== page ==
02 Jun From Chicago to Shule
Written by Olivia Hutto, 2016 Tanzania: Social Innovation
I wasn’t sure what to expect as I embarked to Tanzania with Operation Groundswell. Approaching the trip, my knowledge was limited. I knew that it would be winter in Africa. I knew that there were giraffes and elephants and lions to encounter. I knew that I would be living in close proximity with a group of 15 strangers strung together from the prairies of Canada to the Deep South of the United States. But I couldn’t know what these people and this place would have in store for me in as little as the first eight days.
This week focused greatly on Mjinwena Primary School. With the help of a local NGO by the name of Kipepeo (the Swahili word for “butterfly”), we were informed of the needs of the school. Mjinwena Primary began undertaking a beautification project last school year with the intent to keep attention trained forward on the blackboards instead of upward on the rusting tin roofs. This is evident in everything they do, as they take daily care of various flowerbeds and as the children turn up on their Saturdays off to clean their humble campus. As a socialist society, the school is publicly funded by the Tanzanian government totalling roughly $130 USD per school year. Any additional funding is donated and/or reliant on volunteer work. Our assignment was to paint a set of four classrooms’ interiors and exteriors – we would spend roughly four hours a morning doing so, followed by lunch, and then three hours of preparation for a spelling bee.
The educators at Mjinwena came up with the idea to hold a spelling bee in English, the children’s second language, to promote the independent study of the language in preparation for the English exam schoolchildren must pass to attend secondary school in Tanzania. Without passing this exam, many do not have the opportunity to further their education.
With these foundations in mind, each OG member was assigned two children. I had the good fortune of being assigned a nine-year-old grade five girl and a ten-year-old grade five boy. Their names are Faibeti and Naboth, respectively, and they taught me far more than I ever could have taught them equipped with my meagre flash cards.
From them, I learned progress. Mutual respect is mandatory for creating fulfilling and sustainable interaction. A foundation based on trust stems from necessity and willingness to accept from one party, and desire to accommodate and respect this need for the other. It’s impossible to progress as an international accompaniment if one group imposes values onto the other. For example, it’s one thing to show up at a Tanzanian primary school when the call for newly painted classrooms comes through. It’s an entirely different notion to show up at such an institution and impose the “help” one culture may assume the other requires.
From them, I learned gratitude – for both the things we have and the things that we are given, namely the opportunities presented to us to learn and grow. There is something to be said about the students that our group encountered. Some children brought English to Swahili dictionaries to aid not only their spelling, but to additionally understand the deeper meanings of the words they were presented with. Some children came to the session and brought the notes and spelling sheets that they and their parents had clearly gone over. But they all brought their eagerness to session every day. When offered breaks, Naboth and Faibeti refused. They wanted non-stop immersion and preparation for those three days. They saw education as a gift and relished in the ability to learn, an inspiration in its own right.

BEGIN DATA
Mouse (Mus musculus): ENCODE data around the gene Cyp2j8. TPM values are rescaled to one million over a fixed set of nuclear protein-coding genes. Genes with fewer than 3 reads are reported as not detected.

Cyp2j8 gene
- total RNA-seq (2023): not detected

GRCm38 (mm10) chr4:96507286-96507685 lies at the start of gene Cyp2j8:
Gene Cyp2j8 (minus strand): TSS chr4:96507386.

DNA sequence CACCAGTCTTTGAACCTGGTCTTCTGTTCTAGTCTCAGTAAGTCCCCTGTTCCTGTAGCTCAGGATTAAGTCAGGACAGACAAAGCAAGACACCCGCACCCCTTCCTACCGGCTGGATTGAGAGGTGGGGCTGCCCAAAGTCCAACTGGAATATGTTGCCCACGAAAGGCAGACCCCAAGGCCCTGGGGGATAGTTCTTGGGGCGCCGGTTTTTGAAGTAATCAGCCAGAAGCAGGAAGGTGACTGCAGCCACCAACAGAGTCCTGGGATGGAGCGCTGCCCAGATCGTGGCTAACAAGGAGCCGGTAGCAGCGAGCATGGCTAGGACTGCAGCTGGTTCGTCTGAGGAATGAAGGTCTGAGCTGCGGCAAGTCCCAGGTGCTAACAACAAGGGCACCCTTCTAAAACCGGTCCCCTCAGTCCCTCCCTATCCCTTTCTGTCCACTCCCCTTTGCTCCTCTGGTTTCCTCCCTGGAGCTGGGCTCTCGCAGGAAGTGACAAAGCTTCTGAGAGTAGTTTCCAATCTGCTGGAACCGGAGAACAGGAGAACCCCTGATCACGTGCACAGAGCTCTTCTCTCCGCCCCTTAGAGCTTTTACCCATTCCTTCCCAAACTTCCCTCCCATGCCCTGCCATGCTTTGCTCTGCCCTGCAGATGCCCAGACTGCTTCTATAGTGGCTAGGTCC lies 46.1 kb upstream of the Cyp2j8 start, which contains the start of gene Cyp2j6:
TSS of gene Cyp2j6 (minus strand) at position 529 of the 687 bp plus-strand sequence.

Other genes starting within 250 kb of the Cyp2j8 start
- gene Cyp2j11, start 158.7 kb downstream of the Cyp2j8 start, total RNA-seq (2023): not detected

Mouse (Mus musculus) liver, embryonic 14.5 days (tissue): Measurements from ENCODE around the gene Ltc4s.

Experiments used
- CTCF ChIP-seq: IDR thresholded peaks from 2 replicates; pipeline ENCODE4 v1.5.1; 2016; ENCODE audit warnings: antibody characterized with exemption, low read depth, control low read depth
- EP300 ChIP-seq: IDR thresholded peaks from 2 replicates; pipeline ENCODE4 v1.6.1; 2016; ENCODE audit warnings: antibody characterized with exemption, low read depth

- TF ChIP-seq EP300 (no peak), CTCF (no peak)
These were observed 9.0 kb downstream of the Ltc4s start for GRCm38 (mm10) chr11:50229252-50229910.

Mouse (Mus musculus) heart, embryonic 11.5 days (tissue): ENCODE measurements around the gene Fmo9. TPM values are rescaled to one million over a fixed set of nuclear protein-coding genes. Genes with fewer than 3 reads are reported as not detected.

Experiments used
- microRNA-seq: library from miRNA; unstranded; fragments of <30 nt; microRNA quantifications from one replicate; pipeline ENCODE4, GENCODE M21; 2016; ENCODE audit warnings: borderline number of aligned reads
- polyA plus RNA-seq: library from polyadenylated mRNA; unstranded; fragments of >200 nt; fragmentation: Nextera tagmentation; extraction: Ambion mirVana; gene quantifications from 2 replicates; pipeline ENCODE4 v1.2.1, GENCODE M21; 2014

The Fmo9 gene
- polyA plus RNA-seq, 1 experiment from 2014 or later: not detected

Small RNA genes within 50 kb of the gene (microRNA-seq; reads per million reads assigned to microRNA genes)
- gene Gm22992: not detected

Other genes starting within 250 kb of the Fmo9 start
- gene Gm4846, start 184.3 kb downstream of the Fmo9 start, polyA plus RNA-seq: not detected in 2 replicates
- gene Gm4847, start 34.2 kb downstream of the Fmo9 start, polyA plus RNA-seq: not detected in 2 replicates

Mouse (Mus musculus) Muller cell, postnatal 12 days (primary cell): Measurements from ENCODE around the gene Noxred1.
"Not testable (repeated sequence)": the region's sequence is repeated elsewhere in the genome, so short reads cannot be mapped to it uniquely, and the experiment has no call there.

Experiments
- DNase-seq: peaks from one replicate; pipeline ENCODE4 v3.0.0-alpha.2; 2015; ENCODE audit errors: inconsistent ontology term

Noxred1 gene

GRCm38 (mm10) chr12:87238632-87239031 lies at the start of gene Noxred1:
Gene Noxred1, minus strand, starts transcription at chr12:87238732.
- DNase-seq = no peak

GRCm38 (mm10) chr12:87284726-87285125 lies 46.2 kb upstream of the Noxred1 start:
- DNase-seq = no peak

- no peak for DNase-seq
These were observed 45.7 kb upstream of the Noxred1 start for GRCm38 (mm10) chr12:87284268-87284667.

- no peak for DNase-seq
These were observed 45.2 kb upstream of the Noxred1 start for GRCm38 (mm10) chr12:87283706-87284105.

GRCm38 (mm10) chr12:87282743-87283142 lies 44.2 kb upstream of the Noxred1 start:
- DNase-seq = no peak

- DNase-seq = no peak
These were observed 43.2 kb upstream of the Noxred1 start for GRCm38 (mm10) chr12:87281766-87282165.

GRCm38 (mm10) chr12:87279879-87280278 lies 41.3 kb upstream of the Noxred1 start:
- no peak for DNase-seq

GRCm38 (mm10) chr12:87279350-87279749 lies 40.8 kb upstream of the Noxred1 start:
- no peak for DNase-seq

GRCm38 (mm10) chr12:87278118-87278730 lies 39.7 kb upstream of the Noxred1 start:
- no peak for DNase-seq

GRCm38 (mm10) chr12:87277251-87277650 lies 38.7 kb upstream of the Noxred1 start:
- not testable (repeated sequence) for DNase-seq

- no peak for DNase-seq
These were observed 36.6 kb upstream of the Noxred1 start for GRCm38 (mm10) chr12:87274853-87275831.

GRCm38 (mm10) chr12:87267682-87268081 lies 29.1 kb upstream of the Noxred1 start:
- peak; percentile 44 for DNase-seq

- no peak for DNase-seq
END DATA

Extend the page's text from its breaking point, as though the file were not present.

From them, I learned confidence and A-M-B-I-T-I-O-N. I saw two children develop a basic understanding of the English language and go from knowing 20 or so words on their sheet to being able to run down the entire list of 75 with mastery and precision. They gave me the real life examples of what I was teaching them, be it “ambition”, “lessons”, or “hopeful”. I saw the empowerment they had and the desire to never stop learning, and during the competition I watched this develop into a never-nervous perseverance.
From there, this confidence transcended into pride. Pride in transforming doing into done; pride in transforming creating into created. Naboth, having studied every night at home for about two hours of his own time in addition to the three he would stay with Faibeti and I after his classes were over, WON the entire spelling bee competition. I have never been more proud than I was as Faibeti did her absolute best and as Naboth out-spelled 30 other children ranging from age 9-14. Faibeti may not have been as easily accredited with “success” as Naboth was, but before we parted ways, she moved me to tears as she swore upon her determination to continue with her studies as vigorously as she had the past few days.
It was my intention to go in and inspire these kids to want to further their studying of English in a way that was both fun and captivating. That maybe spelling one more word right would become a gateway to working hard and furthering their education. What I walked away with was the desire to do more and to do better; to relish in the connections I am fortunate enough to have globally and on a local scale, to approach the schooling I have at home with renewed fervour, to appreciate all of those who have extended their knowledge and experience to bolster my own, and hopefully to continue my new-found pursuit of cultural literacy.